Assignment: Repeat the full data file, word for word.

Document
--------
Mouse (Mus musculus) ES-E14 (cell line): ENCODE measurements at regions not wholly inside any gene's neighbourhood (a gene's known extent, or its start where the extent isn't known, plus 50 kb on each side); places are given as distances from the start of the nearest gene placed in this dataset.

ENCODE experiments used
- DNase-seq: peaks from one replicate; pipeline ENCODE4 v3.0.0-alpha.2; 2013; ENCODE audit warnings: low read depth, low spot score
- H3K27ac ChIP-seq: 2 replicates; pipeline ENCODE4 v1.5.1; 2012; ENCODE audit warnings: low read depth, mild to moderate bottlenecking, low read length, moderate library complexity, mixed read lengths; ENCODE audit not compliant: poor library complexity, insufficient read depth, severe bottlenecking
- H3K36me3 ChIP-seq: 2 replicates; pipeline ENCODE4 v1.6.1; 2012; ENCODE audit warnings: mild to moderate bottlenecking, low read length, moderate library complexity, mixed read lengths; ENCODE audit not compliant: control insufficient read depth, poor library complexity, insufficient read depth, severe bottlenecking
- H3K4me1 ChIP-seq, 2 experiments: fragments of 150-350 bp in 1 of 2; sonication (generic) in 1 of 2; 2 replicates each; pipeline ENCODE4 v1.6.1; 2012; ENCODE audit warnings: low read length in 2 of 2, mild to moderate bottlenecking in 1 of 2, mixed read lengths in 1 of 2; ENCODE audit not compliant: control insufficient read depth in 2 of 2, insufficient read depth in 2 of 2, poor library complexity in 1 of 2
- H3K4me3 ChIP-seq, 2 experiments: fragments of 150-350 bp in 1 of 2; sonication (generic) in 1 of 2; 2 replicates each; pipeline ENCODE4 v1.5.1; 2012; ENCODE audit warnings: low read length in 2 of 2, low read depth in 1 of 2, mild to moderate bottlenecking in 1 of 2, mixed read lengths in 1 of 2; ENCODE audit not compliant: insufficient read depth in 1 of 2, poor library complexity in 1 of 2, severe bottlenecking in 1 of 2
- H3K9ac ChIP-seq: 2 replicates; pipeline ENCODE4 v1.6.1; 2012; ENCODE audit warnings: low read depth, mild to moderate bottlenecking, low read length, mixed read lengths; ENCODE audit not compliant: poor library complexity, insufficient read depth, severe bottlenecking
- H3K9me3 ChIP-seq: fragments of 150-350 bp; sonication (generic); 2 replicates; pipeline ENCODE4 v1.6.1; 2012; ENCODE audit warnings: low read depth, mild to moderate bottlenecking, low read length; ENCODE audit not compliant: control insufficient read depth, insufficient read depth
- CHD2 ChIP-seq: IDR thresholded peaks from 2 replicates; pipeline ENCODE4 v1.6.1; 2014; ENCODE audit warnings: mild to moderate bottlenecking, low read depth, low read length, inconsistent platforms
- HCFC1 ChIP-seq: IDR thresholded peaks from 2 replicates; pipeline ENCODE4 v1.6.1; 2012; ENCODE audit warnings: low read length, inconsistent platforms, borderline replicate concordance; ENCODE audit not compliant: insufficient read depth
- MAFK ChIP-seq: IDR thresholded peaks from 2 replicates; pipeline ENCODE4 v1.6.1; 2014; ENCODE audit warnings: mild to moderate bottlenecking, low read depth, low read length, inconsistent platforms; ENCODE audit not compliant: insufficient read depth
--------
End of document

Mouse (Mus musculus) ES-E14 (cell line): ENCODE measurements at regions not wholly inside any gene's neighbourhood (a gene's known extent, or its start where the extent isn't known, plus 50 kb on each side); places are given as distances from the start of the nearest gene placed in this dataset.

ENCODE experiments used
- DNase-seq: peaks from one replicate; pipeline ENCODE4 v3.0.0-alpha.2; 2013; ENCODE audit warnings: low read depth, low spot score
- H3K27ac ChIP-seq: 2 replicates; pipeline ENCODE4 v1.5.1; 2012; ENCODE audit warnings: low read depth, mild to moderate bottlenecking, low read length, moderate library complexity, mixed read lengths; ENCODE audit not compliant: poor library complexity, insufficient read depth, severe bottlenecking
- H3K36me3 ChIP-seq: 2 replicates; pipeline ENCODE4 v1.6.1; 2012; ENCODE audit warnings: mild to moderate bottlenecking, low read length, moderate library complexity, mixed read lengths; ENCODE audit not compliant: control insufficient read depth, poor library complexity, insufficient read depth, severe bottlenecking
- H3K4me1 ChIP-seq, 2 experiments: fragments of 150-350 bp in 1 of 2; sonication (generic) in 1 of 2; 2 replicates each; pipeline ENCODE4 v1.6.1; 2012; ENCODE audit warnings: low read length in 2 of 2, mild to moderate bottlenecking in 1 of 2, mixed read lengths in 1 of 2; ENCODE audit not compliant: control insufficient read depth in 2 of 2, insufficient read depth in 2 of 2, poor library complexity in 1 of 2
- H3K4me3 ChIP-seq, 2 experiments: fragments of 150-350 bp in 1 of 2; sonication (generic) in 1 of 2; 2 replicates each; pipeline ENCODE4 v1.5.1; 2012; ENCODE audit warnings: low read length in 2 of 2, low read depth in 1 of 2, mild to moderate bottlenecking in 1 of 2, mixed read lengths in 1 of 2; ENCODE audit not compliant: insufficient read depth in 1 of 2, poor library complexity in 1 of 2, severe bottlenecking in 1 of 2
- H3K9ac ChIP-seq: 2 replicates; pipeline ENCODE4 v1.6.1; 2012; ENCODE audit warnings: low read depth, mild to moderate bottlenecking, low read length, mixed read lengths; ENCODE audit not compliant: poor library complexity, insufficient read depth, severe bottlenecking
- H3K9me3 ChIP-seq: fragments of 150-350 bp; sonication (generic); 2 replicates; pipeline ENCODE4 v1.6.1; 2012; ENCODE audit warnings: low read depth, mild to moderate bottlenecking, low read length; ENCODE audit not compliant: control insufficient read depth, insufficient read depth
- CHD2 ChIP-seq: IDR thresholded peaks from 2 replicates; pipeline ENCODE4 v1.6.1; 2014; ENCODE audit warnings: mild to moderate bottlenecking, low read depth, low read length, inconsistent platforms
- HCFC1 ChIP-seq: IDR thresholded peaks from 2 replicates; pipeline ENCODE4 v1.6.1; 2012; ENCODE audit warnings: low read length, inconsistent platforms, borderline replicate concordance; ENCODE audit not compliant: insufficient read depth
- MAFK ChIP-seq: IDR thresholded peaks from 2 replicates; pipeline ENCODE4 v1.6.1; 2014; ENCODE audit warnings: mild to moderate bottlenecking, low read depth, low read length, inconsistent platforms; ENCODE audit not compliant: insufficient read depth